Halloween in Britain seems to be enjoying an upswing in popularity. Shops are realising its potential as a cash cow and the costumes, decorations and candy are in full supply. In fact our local supermarket went all out with the halloween aisle and dear Rafe just had to spend a few minutes in it every time we went there. The little ones enjoyed a windfall of candy, about double what they received last year, covering more or less the same amount of ground. Having said that, it is still very different here. Trick or treating is a quiet affair, bar the occasional bang of fireworks in the distance. You may perhaps pass one or two fellow trick or treaters on your travels, then the street is quite once again. Most houses are dark and on a street of about 30 houses, perhaps 5 would be handing out candy.
The greatest joy I get from halloween in Britain is when my costumed kids knock on a door of a house who has not thought to buy candy for trick or treaters, usually older people. Frequently, these lovely people invite the kids in to show off their costumes, coo admiringly and drop some silver coins into their buckets, or whatever treats they can rustle up.
It is not the unexpected treat of money which makes these stops the highlight for me, it is the way in which the children are welcomed into the lives of these people for a brief moment, like a warm light is shone down onto them. They leave these houses with an extra bounce in their step, eager to say something about the occupants, and a little bit of that light stays with them as they make their way down the road. The best of these stops last night resulted in a lovely couple scouring for a treat (they always hush me when I say it is not necessary) and coming up with a pile of soccer (football) trading cards for little Rafe. The man put the pile into Rafes bucket and Rafe said “Thankyouhappyhawoween!” before running back to me. Off we went. A few moments later the same man came chasing after us, explaining he’d dropped their bus pass into Rafes buckets with the trading cards, by mistake. And there it was, under the thick pile of trading cards mixed with candy. I think this shows how people are so willing to go above and beyond just reaching into a bowl of candy next to the door, and turning out the light when it’s gone- to actually giving a part of their life, just for the sake of the look of joy on a 4 year olds face. I definitely won’t forget that.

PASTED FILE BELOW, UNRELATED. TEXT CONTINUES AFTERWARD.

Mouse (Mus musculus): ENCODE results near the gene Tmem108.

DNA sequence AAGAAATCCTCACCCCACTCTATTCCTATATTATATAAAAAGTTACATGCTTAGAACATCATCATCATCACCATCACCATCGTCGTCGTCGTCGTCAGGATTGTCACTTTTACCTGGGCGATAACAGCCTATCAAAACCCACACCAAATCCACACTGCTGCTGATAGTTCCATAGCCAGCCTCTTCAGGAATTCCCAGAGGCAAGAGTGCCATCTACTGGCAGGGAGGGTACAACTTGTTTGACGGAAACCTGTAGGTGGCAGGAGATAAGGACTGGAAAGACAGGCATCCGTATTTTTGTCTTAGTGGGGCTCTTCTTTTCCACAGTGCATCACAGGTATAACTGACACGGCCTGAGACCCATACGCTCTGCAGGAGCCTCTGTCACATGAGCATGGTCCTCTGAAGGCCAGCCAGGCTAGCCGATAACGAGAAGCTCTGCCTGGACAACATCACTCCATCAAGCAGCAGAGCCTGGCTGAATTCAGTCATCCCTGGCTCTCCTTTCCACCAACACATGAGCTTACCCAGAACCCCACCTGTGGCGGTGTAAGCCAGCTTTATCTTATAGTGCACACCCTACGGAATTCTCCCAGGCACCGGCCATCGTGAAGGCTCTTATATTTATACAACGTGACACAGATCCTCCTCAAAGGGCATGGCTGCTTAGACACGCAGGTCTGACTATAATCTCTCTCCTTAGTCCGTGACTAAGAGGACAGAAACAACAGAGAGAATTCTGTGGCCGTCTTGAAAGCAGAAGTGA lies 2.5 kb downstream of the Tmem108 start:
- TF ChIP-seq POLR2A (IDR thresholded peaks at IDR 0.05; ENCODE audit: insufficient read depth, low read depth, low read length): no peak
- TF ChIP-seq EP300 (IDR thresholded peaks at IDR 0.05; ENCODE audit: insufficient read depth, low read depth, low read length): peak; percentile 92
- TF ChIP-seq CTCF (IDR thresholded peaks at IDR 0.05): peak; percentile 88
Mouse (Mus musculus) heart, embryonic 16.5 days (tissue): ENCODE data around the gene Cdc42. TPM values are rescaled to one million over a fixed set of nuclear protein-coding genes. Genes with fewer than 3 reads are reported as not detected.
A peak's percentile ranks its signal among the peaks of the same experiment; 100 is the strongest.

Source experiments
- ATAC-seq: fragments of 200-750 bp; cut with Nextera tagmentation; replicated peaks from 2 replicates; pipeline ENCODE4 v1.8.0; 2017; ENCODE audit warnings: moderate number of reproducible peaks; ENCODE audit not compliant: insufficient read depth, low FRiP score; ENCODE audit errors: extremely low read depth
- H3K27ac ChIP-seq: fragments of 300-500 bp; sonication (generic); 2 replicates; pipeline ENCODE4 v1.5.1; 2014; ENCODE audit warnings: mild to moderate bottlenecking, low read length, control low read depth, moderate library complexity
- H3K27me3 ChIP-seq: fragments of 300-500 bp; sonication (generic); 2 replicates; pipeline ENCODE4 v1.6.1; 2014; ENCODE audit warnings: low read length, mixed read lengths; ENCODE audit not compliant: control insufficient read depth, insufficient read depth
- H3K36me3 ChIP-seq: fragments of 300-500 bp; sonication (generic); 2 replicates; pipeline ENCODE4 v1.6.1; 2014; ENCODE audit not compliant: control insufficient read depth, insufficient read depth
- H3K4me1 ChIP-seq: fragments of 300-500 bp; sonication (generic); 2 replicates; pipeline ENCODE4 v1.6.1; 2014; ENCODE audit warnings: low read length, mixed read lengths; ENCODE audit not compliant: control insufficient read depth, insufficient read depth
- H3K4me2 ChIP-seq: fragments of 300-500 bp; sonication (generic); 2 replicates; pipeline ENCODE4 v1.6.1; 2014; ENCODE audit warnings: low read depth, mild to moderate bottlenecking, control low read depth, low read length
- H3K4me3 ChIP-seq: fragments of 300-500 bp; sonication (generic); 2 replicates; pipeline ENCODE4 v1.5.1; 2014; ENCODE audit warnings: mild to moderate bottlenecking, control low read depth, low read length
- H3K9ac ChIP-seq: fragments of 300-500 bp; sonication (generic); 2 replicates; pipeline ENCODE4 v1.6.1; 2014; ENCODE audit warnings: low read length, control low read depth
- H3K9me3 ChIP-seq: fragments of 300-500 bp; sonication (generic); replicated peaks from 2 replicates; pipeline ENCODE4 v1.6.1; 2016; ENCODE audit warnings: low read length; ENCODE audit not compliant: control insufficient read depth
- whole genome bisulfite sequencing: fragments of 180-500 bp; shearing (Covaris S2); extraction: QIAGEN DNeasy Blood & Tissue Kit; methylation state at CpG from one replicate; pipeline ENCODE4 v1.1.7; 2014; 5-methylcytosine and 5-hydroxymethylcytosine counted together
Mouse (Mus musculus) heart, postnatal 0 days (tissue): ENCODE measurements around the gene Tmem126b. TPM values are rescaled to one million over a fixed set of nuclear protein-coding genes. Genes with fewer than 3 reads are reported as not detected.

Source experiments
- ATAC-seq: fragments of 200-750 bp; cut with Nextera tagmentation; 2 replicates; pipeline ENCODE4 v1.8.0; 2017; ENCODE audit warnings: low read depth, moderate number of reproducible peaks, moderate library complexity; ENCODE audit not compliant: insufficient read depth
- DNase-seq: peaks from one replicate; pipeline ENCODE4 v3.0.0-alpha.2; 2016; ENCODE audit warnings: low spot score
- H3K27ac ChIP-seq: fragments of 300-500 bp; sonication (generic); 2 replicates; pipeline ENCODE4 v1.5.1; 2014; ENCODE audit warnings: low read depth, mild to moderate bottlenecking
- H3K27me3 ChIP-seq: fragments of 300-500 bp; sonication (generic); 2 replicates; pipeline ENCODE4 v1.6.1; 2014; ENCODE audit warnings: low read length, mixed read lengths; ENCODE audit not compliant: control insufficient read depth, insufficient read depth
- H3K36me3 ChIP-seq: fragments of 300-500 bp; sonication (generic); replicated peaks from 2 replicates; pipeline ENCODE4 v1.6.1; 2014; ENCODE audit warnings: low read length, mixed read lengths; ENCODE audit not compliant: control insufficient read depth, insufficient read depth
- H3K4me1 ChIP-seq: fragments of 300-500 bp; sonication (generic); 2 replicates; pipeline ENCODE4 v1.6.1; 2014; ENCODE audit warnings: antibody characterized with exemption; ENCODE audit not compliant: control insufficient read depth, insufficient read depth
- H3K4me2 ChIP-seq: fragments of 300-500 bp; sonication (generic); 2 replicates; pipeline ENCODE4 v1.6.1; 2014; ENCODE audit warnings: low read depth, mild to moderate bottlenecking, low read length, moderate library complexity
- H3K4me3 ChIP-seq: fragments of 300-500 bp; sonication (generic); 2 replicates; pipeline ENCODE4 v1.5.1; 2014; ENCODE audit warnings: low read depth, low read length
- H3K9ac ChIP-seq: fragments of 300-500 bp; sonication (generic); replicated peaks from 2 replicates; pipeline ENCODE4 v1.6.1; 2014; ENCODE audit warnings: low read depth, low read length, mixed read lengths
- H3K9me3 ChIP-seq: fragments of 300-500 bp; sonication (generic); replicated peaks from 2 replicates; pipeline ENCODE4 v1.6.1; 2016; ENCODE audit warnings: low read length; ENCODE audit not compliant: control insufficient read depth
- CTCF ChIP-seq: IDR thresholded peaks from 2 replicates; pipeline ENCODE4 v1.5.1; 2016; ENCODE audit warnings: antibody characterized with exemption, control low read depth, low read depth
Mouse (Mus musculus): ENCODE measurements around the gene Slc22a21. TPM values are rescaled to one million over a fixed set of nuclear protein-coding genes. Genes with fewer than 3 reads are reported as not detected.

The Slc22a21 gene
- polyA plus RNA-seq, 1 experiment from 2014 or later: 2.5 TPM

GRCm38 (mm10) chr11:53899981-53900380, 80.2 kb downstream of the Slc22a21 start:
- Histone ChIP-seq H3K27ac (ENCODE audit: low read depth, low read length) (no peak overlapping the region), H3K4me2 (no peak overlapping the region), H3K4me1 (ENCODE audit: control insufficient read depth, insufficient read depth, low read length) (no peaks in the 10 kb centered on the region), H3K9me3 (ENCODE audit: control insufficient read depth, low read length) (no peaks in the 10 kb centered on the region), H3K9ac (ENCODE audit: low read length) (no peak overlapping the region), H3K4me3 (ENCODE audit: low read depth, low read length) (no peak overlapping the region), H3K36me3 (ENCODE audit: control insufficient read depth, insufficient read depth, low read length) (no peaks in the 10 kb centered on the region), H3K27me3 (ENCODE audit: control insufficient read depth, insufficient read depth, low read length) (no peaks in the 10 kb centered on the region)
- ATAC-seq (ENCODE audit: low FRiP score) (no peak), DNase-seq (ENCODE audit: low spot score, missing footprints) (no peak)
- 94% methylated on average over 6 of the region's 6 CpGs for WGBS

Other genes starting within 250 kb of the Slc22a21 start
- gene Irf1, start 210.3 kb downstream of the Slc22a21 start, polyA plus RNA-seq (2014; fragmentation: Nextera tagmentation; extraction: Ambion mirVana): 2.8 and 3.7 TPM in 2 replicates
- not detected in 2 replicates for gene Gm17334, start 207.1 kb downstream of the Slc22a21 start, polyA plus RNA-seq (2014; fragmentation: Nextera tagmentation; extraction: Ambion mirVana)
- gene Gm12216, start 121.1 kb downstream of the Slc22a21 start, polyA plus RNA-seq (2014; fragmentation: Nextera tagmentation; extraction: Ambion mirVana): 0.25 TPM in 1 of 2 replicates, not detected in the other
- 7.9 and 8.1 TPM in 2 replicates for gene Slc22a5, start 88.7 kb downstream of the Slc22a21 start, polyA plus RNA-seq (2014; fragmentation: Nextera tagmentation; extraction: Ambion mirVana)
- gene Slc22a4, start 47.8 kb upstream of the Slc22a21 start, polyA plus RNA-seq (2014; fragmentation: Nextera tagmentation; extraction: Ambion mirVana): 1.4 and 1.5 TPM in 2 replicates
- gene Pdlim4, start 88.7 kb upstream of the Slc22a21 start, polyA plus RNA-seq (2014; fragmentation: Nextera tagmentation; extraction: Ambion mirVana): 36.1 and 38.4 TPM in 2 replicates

Unfortunately we also experienced the other side of British Halloween this year, involving stolen pumpkins and a brick through the window. Very unsettling, to say the least.